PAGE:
2. Be spontaneous
Go to a yoga class, eat fries at a diner at midnight, take a walk in a new neighborhood with a friend, compliment a stranger, see a comedy show, get a new piercing. I find the greatest fulfillment when I create — art, dance, poetry; making something from nothing is scary and magical. Follow your instincts and the impulses that lead you somewhere or to someone. It is easy and natural for me to give into my internal homebody and remain in my room watching Netflix. But the times I have followed my adventurous pulse, the voice that encourages my spontaneity, are the moments of exhilaration that I treasure the most. When looking back at my college years, I will regret the things I didn’t do, more than the things I did do.
3. Small changes make big differences
Minute changes in your everyday routine can make a significant difference in how you feel. Try studying in a place you’ve never been before, or combining different foods in the dining hall and see if you can come up with a new treat (my friend and I put nutella and peanut butter on waffles and it was a game changer), or sitting next to someone new in a lecture. These slight alterations in your everyday routine are anything but trivial; they can lead to discovery, and ignite the spark of a larger fire: a new friend, a new favorite study spot, a new favorite food. On days when I simply walk home from class on a different street, my eyes open a little wider and I feel refreshed, seeing things I have yet to discover. Isn’t it beautiful and exciting to experience something new?
4. Spread kindness to others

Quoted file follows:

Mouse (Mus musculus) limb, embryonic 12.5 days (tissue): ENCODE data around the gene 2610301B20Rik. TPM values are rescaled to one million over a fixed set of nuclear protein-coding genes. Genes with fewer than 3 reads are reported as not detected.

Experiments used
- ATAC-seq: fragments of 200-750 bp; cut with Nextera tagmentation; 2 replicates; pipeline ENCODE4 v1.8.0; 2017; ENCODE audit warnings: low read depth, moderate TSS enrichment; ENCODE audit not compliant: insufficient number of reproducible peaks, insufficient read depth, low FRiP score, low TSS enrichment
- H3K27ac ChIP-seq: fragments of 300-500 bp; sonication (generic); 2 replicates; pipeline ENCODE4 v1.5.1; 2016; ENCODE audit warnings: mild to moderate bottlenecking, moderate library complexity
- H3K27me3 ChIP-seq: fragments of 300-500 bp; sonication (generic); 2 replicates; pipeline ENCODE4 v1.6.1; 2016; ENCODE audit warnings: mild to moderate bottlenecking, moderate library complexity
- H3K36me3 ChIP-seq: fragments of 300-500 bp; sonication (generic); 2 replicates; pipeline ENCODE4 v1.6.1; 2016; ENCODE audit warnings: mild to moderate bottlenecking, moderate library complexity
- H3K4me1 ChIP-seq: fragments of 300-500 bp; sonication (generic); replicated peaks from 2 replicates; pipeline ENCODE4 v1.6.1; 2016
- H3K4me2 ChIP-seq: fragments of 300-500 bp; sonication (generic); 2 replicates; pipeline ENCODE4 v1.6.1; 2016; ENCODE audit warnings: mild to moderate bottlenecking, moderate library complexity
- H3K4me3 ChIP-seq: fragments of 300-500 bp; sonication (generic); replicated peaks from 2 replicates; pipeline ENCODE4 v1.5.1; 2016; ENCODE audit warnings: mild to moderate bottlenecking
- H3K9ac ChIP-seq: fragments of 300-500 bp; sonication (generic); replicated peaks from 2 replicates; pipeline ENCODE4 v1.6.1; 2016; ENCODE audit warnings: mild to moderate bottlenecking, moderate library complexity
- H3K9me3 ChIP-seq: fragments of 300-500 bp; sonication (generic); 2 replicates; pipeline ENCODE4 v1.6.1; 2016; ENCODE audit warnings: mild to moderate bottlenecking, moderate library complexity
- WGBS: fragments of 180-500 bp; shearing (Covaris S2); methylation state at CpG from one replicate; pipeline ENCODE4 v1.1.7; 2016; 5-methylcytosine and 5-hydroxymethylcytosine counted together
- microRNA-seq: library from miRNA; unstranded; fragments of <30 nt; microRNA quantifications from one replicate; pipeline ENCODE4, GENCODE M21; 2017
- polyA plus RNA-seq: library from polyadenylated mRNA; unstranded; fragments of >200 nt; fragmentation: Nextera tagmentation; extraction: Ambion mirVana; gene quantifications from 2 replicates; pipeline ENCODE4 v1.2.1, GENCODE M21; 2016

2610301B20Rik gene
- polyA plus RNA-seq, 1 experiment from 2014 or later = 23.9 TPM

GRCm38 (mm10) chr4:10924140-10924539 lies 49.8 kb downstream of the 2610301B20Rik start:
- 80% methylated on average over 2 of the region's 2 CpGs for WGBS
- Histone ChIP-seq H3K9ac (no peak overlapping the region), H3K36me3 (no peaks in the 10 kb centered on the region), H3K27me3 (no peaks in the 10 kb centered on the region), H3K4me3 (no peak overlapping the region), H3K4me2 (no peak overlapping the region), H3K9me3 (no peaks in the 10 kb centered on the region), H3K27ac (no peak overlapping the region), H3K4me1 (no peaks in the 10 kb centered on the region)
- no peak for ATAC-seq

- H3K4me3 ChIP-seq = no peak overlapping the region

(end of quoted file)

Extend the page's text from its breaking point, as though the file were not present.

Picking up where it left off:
As my best friend Alexa always says, “spread sunshine!” Begin a domino effect of altruism and thoughtfulness by sharing a genuine smile with a passerby or buying a stranger a cup of coffee in the morning. These simple tasks can turn around someone’s day and inspire a chain of charity that is much needed in the world, particularly right now. I believe if you put out positivity and compassion into the world, it will circulate back to you in some shape or way.
5. Be kind to yourself
It is equally as important to be kind to yourself as it is to be kind to others. There is magic in self-care, in setting aside time unselfishly for yourself to find peace and ease within the omnipresent chaos of each day. An act of self-care can be as simple as taking a long nap, doing a charcoal face mask, stream of conscious writing in a journal, buying new fuzzy socks, calling your mom — it is distinct to each individual. Indulge in your favorite food, dance in your pajamas to your favorite band, invest time, as much time as necessary, in YOU.
Slow down you crazy child. You’re so ambitious for a juvenile. But then if you’re so smart, then tell me why are you still so afraid?
Billy Joel’s “Vienna,” my favorite song, serves as a call to the present and to action in these moments of confusion and paranoia. Slow down. Stop running. Step off the treadmill. Look around. Look at yourself. Remember why you’re here, imagine where you want to go, and chase your bliss.
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Chelsea Michayla Galembo is a Media, Culture, and Communication major at New York University. She is passionate about Hamilton, strong coffee, and anything Beyoncé.